This study is a multidisciplinary historical analysis of the national junior-community college mission debate in the twentieth century. It utilizes resource dependency, institutional and social movement theories to explain the organizational behaviors of the community college as these relate to the concept of mission. Historians of the colleges note that the first junior colleges were established without clear missions or a plausible theoretical framework to rationalize their educational activities and social purposes. Growth in concern about the mission and identity of the community college parallels movement expansion.
A common conception among community college scholars is that the colleges are non-traditional, non-specialized by design, and mandated to provide a comprehensive curriculum to their communities. Practitioners tend to focus on the ideas of openness, access, and responsiveness to community needs. Historically, there has been little consensus among practitioners, advocates, and academic researchers about the educational outcomes and social significance of the colleges. Practitioners and critics often speak past each other because they employ incommensurate units of analysis and possess conflicting or unexamined assumptions. As a result, these multiple lenses of analysis lead to multiple understandings (and misunderstanding) of the community college mission.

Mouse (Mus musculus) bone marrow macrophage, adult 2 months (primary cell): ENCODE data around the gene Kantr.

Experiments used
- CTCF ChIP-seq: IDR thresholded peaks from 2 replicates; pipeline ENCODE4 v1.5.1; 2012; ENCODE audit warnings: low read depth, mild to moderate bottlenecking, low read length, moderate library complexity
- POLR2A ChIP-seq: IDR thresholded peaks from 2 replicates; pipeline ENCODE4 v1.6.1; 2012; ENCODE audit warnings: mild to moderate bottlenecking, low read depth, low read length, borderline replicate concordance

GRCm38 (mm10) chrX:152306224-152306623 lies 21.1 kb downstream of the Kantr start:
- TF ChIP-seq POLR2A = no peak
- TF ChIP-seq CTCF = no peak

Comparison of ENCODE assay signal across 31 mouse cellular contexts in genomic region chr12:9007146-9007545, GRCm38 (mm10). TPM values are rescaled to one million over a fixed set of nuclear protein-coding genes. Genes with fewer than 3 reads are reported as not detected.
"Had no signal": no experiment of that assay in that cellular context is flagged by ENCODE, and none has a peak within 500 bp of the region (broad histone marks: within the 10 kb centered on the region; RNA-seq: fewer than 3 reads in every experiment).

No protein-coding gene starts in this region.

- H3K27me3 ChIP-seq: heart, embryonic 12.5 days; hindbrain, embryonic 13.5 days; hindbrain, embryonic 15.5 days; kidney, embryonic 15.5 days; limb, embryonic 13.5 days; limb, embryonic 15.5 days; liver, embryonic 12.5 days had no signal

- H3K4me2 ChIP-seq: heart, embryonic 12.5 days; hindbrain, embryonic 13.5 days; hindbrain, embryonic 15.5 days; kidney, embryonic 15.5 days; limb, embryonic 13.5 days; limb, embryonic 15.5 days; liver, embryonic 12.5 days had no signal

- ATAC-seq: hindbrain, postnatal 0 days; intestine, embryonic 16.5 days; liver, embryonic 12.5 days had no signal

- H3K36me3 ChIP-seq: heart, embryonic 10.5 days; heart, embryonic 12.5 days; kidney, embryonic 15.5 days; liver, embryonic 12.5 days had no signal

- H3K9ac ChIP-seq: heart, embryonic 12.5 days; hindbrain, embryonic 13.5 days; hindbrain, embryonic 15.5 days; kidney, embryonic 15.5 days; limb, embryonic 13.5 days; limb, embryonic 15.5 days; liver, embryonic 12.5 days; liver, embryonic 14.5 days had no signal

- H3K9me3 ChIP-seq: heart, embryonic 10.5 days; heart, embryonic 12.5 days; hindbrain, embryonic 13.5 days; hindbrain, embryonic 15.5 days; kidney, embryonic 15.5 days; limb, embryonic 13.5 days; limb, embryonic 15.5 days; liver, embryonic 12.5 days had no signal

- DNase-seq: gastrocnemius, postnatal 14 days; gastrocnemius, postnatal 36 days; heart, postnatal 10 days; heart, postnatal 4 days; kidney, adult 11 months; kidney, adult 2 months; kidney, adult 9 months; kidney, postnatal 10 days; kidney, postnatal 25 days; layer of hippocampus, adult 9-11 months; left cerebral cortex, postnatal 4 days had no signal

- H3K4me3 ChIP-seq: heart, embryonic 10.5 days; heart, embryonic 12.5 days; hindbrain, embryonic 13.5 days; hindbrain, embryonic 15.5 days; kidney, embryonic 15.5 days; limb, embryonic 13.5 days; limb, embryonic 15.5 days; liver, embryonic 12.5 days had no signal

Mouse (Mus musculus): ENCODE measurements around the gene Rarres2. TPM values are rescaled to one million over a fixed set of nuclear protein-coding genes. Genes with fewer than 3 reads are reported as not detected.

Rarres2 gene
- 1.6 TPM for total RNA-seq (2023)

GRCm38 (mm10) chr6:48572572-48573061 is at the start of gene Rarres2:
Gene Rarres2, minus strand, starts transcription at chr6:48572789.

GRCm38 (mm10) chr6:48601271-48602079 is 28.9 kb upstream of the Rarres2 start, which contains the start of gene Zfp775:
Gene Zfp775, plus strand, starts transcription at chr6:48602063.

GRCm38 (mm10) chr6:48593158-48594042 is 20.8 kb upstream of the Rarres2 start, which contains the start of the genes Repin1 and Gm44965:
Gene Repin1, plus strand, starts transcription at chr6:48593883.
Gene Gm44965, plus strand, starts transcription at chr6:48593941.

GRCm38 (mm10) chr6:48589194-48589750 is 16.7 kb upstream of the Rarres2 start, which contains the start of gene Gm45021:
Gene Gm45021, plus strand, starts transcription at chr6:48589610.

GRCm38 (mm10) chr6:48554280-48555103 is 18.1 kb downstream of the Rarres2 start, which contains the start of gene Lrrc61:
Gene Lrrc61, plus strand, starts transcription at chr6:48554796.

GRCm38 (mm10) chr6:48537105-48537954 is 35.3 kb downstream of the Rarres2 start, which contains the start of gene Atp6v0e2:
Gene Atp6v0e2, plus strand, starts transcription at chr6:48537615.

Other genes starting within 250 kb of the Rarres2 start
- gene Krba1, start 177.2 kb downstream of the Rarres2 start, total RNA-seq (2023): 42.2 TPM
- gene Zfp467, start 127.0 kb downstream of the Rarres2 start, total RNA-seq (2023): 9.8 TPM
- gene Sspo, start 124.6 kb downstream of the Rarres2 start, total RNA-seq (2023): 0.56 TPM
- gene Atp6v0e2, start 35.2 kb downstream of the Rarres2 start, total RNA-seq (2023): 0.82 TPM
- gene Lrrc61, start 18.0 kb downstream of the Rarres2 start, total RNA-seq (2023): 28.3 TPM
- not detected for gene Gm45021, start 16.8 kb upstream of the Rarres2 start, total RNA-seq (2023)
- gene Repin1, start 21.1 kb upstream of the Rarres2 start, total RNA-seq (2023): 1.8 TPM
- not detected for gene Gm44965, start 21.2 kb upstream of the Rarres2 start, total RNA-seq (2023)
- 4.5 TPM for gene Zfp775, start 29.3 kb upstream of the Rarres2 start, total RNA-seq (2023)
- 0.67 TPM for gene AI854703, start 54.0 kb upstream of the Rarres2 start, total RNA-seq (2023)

This study analyzes how and why the junior college was transformed from a minor extension of secondary education to an expansive, ubiquitous national institution embracing a fungible, even amorphous, comprehensive mission. It contextualizes two questions posed by George Vaughan:
Two additional questions guide this research and lead to the investigation's findings: (1) How can organization, institutional and social movement theories clarify the mission problem? (2) What is the impact of postindustrial change on the contemporary community college mission?
This study employs historical methods, grounded theory, and case study methodology to elaborate and explain organizational behavior and to uncover previously ignored characteristics of the national community movement.
|Advisor:||Levin, John, Rhoades, Gary|
|Commitee:||Deil-Amen, Regina, Lee, Jenny|
|School:||The University of Arizona|
|School Location:||United States -- Arizona|
|Source:||DAI-A 69/11, Dissertation Abstracts International|
|Subjects:||Community college education, Education history|
|Keywords:||Community college, Mission|
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